Self-Awareness, Self-Knowledge, and Self-Improvement

A strange, true, recent and very personal story about how self-awareness helped me get past a subconscious (and temporary) roadblock to success.

A strange, true, recent and very personal story.

The 2016 Olympic Games are underway in Rio, and because of my history with the US Olympic Sailing Program, I am (and always will be) a devoted fan of the Games. I attended two Games (2008 and 2012) as the Team Leader, and I was an alternate athlete on the 2000 Team, after a narrow Olympic Trials defeat.

While I won’t rehash the details, my final Olympic experience in 2012 did not end well. A very talented, successful, likable team performed poorly at the Games, and returned home with zero medals — something which had not happened since Herbert Hoover was President. The list of reasons “why” is probably long, and has certainly been debated by many. But the fact is, it happened.

It bothers me to this day, haunts me even. And so while I get very excited for each subsequent Games, and I wrap myself in my best star-spangled-awesome cheering mode, the Games still poke at some scar tissue for me.

And then a few days ago I was contacted by a sports reporter who wanted to write a story about 2016, but using past failures in 2012 as the backdrop to her story. Her story was already written inside her head before she even called me. It may have been completely written for all I know. But she wanted a quote or two from me that validated her narrative that the 2012 team lost because we weren’t prepared. I refused to indulge her narrative, it was a tense interview, and twice she accused me of being defensive. We were polite, but nothing more.

The interview bothered me for the rest of that day, that night (got not a wink of sleep) and into the next morning. My work day was then affected. I couldn’t concentrate, I had a couple of phone calls where I was barely paying attention, my mind wandered. Not good. This stupid interview was now having a negative effect on my work day.

So I did what I always do when I have something deeply bothering me. I contacted my wife, Emily. Just a short text, “having a bad day, can’t concentrate.” She called me immediately, and said something profound that ultimately turned my day around. When I picked up the phone, she asked, “Are you still thinking about that interview, or are you thinking about your Dad today?”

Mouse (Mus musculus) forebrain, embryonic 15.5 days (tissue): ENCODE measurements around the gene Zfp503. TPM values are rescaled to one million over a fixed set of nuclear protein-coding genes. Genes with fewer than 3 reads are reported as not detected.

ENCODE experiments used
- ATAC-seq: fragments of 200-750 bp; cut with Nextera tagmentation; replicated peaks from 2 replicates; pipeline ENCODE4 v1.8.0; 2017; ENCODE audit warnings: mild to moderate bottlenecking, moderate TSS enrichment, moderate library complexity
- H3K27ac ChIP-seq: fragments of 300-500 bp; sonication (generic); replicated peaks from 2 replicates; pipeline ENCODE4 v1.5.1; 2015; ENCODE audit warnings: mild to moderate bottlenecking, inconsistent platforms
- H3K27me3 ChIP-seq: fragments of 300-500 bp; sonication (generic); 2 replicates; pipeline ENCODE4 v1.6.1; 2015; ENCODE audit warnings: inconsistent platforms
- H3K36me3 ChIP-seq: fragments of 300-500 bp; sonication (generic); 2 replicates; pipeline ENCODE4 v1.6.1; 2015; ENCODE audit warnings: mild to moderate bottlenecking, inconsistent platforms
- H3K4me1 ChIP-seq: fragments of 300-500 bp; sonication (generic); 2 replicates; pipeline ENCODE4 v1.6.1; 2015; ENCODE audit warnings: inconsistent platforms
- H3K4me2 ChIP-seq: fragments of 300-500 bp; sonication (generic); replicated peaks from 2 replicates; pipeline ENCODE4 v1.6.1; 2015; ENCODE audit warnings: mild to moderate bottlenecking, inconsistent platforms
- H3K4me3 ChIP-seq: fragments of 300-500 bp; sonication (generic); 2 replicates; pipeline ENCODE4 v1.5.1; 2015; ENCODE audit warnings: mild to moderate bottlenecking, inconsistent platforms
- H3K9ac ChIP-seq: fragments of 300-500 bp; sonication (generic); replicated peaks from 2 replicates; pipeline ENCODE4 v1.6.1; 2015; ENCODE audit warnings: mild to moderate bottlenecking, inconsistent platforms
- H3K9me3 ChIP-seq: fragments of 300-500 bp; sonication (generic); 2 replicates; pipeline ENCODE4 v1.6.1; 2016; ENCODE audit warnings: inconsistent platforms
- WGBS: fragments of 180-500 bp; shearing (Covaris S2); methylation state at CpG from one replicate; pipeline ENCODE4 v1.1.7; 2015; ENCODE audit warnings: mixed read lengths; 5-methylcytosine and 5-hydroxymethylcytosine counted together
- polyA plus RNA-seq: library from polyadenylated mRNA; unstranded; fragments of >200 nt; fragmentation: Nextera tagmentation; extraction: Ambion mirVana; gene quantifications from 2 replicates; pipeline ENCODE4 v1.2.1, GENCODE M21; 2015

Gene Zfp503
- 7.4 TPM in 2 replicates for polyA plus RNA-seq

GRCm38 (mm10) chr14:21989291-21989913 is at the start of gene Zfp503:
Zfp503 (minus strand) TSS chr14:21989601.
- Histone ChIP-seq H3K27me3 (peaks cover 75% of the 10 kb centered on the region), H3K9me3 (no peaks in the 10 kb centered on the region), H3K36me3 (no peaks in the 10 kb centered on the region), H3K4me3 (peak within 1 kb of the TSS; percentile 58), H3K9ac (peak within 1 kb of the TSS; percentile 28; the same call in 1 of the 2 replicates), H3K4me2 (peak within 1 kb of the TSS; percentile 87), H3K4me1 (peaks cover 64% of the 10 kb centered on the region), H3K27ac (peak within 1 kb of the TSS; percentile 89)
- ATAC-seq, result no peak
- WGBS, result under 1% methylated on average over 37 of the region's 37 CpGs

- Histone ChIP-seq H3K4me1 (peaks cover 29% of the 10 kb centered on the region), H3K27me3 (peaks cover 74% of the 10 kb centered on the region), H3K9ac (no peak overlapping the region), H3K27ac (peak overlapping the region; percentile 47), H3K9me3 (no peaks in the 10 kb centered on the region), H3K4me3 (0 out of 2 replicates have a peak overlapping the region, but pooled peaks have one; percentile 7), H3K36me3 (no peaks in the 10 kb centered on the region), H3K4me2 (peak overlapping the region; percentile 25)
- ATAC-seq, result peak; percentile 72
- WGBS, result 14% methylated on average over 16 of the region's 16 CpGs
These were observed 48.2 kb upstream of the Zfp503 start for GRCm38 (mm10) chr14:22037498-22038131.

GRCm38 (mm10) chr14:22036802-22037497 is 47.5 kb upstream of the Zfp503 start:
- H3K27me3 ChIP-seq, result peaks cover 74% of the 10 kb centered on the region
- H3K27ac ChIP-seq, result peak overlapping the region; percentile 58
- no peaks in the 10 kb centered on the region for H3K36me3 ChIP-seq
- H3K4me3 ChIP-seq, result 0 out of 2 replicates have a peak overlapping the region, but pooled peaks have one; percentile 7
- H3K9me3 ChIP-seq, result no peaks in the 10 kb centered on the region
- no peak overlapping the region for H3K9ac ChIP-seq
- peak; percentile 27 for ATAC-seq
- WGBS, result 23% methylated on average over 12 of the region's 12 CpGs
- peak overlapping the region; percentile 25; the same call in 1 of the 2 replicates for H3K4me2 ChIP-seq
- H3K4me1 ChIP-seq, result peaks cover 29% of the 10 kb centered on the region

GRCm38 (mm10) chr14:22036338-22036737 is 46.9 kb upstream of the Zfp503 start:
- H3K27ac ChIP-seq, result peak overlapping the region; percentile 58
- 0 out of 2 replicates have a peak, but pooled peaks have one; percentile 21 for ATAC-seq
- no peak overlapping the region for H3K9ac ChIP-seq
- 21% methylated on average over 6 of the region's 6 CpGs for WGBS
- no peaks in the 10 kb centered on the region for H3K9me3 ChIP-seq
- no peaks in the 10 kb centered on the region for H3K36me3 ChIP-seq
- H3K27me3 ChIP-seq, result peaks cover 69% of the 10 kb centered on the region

Long pause… longer pause… total silence.

I looked at the calendar and it was August 10, the seventh anniversary of my Dad’s passing. And I had completely forgotten about it… at least consciously. Anyone who knows me on a personal level knows that my Dad and I were not close. When he passed we had not seen each other in almost a decade, and his passing was a painful time. So each year, the anniversary of his passing hits me hard. But for whatever reason, the date had slipped my conscious mind this year. I had spent about 24 hours distracted and annoyed, seemingly, by a bad interview with a sports reporter. The interview was bothering me apparently because it took me back to a painful period in my Olympic life.

But as Emily helped me raise my level of self-awareness yesterday, I realized that what was bothering me was not primarily about the interview or the 2012 Games, but rather the anniversary of a death. On some level all three are probably connected in my mind — approval from Dad, failure at the Games, annoying interview bringing it all back to life — but we will now end the over-shared psycho-analysis part of today’s post.

The point for you today is that my colleagues and I always preach the power of “awareness” and how a high level of awareness can make you a better colleague and communicator. Yesterday, my level of self awareness was very low for about half the day, and until I realized what was going on inside my own head, my work was going to continue to suffer.

We don’t always get these epiphanies about what is really happening in our own heads. It isn’t always easy, and we don’t always have someone who can help us see what is really going on. But we should always strive to understand ourselves as much as possible. Because the conversations inside our own heads, especially the subconscious ones, are often our biggest roadblocks to success, and peace of mind.

Have a great day.

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One response to “Self-Awareness, Self-Knowledge, and Self-Improvement”

  1. […] we spend a lot of time speaking to the importance of awareness as you prepare your communications. Self-awareness, audience awareness, situational awareness and message awareness. While persuasive communication is […]

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Dean Brenner

A book about change

The Latimer Group’s CEO Dean Brenner is a noted keynote speaker and author on the subject of persuasive communication. He has written three books, including Persuaded, in which he details how communication can transform organizations into highly effective, creative, transparent environments that succeed at every level.